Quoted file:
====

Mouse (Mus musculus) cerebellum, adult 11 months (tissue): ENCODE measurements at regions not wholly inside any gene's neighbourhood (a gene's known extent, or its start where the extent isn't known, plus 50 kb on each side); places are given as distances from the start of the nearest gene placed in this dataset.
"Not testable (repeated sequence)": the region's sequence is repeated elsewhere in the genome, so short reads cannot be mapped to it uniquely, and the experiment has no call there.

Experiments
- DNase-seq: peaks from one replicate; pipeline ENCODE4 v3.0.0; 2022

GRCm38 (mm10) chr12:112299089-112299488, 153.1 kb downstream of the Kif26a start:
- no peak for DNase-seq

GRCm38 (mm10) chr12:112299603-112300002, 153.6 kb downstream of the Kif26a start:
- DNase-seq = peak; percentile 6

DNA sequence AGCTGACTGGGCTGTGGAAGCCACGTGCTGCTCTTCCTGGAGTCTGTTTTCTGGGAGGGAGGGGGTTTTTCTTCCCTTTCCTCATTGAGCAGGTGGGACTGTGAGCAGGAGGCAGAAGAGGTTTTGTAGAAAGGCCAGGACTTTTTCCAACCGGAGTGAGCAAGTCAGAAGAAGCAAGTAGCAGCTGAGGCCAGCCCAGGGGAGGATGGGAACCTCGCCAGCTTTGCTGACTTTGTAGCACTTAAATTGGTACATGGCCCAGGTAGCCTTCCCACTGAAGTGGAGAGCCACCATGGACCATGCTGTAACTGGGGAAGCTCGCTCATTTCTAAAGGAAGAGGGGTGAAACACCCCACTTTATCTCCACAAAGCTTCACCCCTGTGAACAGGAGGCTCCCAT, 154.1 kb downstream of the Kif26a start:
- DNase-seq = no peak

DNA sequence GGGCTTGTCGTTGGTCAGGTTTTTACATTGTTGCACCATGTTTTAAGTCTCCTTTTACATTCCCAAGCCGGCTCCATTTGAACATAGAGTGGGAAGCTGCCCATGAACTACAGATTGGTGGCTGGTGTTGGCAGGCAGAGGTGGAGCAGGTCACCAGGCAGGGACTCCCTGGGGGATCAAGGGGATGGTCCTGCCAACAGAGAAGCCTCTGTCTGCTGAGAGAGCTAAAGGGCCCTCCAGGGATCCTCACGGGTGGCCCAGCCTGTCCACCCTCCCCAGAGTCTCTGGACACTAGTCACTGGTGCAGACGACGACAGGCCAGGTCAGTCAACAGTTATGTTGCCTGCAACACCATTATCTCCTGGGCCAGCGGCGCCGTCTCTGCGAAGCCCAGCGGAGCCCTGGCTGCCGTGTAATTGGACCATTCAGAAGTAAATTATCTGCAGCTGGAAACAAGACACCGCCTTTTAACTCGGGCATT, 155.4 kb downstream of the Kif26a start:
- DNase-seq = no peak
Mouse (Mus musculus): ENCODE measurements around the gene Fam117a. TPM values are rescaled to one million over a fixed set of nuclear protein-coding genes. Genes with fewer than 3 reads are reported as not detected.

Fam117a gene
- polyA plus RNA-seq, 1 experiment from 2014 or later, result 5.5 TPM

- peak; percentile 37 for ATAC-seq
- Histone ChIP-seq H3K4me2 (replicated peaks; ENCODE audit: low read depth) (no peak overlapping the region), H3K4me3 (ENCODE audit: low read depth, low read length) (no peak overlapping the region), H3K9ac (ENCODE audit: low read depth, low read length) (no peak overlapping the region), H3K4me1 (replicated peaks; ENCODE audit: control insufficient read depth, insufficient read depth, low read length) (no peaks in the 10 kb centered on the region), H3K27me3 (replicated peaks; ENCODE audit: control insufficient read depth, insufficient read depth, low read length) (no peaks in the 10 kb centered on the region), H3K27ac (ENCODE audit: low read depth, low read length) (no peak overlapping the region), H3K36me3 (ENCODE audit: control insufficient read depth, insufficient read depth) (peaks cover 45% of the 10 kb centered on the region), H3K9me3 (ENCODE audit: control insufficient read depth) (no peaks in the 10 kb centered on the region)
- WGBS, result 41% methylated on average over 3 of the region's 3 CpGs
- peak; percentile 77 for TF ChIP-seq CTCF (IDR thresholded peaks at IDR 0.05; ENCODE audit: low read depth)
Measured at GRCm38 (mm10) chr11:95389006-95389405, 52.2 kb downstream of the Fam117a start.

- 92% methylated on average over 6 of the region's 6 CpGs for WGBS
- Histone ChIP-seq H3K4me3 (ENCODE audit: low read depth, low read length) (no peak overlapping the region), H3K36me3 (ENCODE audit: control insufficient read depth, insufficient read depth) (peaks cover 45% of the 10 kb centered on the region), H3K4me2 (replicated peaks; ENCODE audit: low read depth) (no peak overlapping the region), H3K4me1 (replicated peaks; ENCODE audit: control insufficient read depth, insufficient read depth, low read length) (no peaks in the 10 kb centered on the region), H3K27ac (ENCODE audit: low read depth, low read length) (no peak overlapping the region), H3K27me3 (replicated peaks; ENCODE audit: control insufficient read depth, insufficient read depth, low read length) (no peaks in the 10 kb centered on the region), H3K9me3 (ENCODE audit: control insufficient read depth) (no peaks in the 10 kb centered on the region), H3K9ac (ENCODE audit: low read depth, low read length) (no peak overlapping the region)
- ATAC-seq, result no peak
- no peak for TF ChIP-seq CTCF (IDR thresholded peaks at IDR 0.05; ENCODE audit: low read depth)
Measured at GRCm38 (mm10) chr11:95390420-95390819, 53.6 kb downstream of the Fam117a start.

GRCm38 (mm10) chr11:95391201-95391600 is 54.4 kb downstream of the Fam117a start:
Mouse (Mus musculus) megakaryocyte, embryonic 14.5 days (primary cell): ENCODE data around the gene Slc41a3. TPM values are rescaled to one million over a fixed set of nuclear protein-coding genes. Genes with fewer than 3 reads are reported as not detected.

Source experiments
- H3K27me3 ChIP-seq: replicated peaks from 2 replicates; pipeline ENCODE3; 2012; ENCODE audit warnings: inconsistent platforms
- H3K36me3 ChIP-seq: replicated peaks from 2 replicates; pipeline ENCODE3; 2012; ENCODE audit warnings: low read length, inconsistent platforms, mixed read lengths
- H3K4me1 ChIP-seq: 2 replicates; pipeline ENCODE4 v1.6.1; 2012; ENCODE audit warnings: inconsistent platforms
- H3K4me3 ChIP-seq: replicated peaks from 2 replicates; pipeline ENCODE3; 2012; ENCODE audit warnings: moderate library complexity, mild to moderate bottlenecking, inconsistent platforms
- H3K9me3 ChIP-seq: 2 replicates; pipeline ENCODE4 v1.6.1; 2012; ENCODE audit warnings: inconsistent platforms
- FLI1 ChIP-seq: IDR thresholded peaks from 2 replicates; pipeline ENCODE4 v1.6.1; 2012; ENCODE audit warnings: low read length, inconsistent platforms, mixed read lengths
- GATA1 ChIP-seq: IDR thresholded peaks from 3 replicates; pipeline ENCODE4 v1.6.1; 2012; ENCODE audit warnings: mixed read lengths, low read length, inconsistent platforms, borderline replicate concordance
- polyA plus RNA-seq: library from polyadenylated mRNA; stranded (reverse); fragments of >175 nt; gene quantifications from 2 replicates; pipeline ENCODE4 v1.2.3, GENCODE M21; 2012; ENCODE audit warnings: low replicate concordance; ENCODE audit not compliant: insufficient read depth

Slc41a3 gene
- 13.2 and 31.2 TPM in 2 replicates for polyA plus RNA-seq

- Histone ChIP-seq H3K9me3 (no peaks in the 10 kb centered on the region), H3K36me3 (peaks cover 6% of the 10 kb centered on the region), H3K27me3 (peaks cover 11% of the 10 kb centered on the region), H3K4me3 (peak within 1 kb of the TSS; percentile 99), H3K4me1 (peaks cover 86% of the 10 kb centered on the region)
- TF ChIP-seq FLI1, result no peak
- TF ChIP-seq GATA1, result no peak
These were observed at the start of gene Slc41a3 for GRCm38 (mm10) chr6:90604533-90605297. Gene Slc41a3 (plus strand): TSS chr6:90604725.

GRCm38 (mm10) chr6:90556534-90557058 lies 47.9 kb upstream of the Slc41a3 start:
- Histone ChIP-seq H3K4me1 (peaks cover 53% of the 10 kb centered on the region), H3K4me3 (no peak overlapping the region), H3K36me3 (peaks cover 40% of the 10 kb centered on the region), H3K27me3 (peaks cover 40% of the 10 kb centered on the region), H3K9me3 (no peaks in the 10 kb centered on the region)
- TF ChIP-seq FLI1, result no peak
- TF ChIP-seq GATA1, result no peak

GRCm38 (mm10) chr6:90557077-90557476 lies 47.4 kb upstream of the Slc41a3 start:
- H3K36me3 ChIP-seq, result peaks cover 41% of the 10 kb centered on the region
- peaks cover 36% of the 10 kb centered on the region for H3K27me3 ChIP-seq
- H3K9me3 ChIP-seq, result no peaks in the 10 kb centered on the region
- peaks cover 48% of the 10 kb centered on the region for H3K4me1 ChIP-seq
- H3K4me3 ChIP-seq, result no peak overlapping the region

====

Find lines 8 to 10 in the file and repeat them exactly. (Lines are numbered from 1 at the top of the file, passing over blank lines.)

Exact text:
- DNase-seq = peak; percentile 6

DNA sequence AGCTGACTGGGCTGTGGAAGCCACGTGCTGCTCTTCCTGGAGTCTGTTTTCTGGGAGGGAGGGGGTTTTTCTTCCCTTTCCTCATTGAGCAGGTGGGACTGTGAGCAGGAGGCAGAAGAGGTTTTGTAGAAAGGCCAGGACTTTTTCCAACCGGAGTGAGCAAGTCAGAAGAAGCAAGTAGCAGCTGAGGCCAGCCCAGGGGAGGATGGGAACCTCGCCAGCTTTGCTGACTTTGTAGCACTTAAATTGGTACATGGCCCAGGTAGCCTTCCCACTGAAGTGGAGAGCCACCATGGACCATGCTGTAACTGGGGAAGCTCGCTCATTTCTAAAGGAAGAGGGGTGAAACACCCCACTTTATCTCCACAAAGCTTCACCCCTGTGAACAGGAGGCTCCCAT, 154.1 kb downstream of the Kif26a start:
- DNase-seq = no peak